Sweet meeting by sad parting to renew :-
"To-morrow to fresh woods and pastures new."
I STOOD within the city disinterred;
And heard the autumnal leaves like light footfalls
Of spirits passing through the streets; and heard
The Mountain's slumberous voice at intervals
Thrill through those roofless halls.
The oracular thunder penetrating shook
The listening soul in my suspended blood;
I felt that Earth out of her deep heart spoke
I felt, but heard not. Through white columns glowed The isle-sustaining ocean-flood,
A plane of light between two heavens of azure.
Around me gleamed many a bright sepulchre, Of whose pure beauty Time, as if his pleasure Were to spare Death, had never made erasure; But every living lineament was clear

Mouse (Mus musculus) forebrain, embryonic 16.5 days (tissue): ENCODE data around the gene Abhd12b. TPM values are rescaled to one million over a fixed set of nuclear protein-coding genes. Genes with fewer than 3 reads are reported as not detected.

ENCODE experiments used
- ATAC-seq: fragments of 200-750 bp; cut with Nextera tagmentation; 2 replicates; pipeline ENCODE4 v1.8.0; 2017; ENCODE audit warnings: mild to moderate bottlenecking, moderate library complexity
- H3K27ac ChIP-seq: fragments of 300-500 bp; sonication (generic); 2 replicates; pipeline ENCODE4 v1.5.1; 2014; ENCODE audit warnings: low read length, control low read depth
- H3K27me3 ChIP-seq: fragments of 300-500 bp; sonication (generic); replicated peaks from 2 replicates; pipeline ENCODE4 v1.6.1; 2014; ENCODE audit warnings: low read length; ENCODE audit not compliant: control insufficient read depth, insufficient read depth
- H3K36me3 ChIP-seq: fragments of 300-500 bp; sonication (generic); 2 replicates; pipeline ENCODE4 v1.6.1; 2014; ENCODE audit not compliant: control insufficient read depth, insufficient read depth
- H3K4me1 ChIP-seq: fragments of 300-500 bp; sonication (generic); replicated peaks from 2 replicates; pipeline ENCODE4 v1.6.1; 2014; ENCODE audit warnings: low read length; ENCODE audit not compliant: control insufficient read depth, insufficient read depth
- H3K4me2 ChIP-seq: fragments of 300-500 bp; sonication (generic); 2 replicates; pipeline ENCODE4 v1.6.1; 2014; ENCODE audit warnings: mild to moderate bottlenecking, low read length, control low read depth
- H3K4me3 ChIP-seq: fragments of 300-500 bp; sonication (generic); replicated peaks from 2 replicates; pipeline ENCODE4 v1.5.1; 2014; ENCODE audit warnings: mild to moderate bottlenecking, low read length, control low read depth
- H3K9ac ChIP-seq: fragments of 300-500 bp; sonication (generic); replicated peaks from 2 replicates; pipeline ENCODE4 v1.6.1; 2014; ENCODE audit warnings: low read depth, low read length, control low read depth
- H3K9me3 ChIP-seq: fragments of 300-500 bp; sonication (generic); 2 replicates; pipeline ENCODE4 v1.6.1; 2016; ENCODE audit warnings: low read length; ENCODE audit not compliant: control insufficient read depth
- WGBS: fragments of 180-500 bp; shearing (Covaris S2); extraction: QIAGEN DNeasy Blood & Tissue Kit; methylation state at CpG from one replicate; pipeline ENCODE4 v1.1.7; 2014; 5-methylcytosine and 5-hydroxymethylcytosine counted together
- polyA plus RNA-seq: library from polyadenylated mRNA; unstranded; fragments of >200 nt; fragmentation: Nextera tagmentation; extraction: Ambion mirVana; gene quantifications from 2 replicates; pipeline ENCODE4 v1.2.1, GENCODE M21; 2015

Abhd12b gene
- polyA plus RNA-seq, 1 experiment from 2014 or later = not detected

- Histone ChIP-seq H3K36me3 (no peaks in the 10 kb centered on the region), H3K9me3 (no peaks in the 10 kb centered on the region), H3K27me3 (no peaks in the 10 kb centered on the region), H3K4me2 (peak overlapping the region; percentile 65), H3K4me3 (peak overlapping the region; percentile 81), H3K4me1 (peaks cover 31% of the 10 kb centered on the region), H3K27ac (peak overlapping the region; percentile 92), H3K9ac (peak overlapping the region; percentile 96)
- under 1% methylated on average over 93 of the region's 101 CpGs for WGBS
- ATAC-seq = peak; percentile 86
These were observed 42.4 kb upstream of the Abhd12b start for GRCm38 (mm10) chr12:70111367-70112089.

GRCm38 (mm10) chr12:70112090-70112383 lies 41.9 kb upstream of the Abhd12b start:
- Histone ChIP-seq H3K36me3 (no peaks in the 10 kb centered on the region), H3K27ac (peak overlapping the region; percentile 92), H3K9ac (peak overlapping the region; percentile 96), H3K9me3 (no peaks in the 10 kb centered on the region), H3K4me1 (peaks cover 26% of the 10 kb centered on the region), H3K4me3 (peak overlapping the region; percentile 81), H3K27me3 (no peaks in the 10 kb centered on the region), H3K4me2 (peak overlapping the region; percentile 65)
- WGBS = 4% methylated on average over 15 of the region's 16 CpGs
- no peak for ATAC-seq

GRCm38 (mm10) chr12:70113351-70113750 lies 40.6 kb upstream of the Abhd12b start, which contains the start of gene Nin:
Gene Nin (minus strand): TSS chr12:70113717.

As in the sculptor's thought, and there
The wreaths of stony myrtle, ivy, and pine,
Like winter leaves o'ergrown by moulded snow,
Seemed only not to move and grow
Because the crystal silence of the air
Weighed on their life, even as the Power divine
Which then lulled all things brooded upon mine.
EPODE II. B.
Then gentle winds arose,
With many a mingled close
Of wild Eolian sound and mountain odour keen.
And where the Baian ocean
Welters, with air-like motion,
Within, above, around its bowers of starry green,
Moving the sea-flowers in those purple caves,
Even as the ever stormless atmosphere
Floats o'er the elysian realm,
It bore me, (like an angel, o'er the waves
Of sunlight, whose swift pinnace of dewy air
No storm can overwhelm).
I sailed where ever flows
Under the calm serene
A spirit of deep emotion
From the unknown graves
Of the dead kings of melody.
Shadowy Aornos darkened o'er the helm
The horizontal ether; heaven stripped bare
Its depths over Elysium, where the prow
Made the invisible water white as snow;
From that Typhæan mount, Inarime,
There streamed a sunlit vapour, like the standard
Of some etherial host;
Whilst from all the coast,
Louder and louder, gathering round, there wandered Over the oracular woods and divine sea